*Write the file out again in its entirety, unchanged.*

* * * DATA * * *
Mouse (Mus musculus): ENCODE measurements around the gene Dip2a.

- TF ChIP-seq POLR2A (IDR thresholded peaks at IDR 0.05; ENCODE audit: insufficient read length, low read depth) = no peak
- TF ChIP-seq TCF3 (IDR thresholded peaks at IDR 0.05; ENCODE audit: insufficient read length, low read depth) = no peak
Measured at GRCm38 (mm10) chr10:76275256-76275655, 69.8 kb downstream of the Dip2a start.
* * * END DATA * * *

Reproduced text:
Mouse (Mus musculus): ENCODE measurements around the gene Dip2a.

- TF ChIP-seq POLR2A (IDR thresholded peaks at IDR 0.05; ENCODE audit: insufficient read length, low read depth) = no peak
- TF ChIP-seq TCF3 (IDR thresholded peaks at IDR 0.05; ENCODE audit: insufficient read length, low read depth) = no peak
Measured at GRCm38 (mm10) chr10:76275256-76275655, 69.8 kb downstream of the Dip2a start.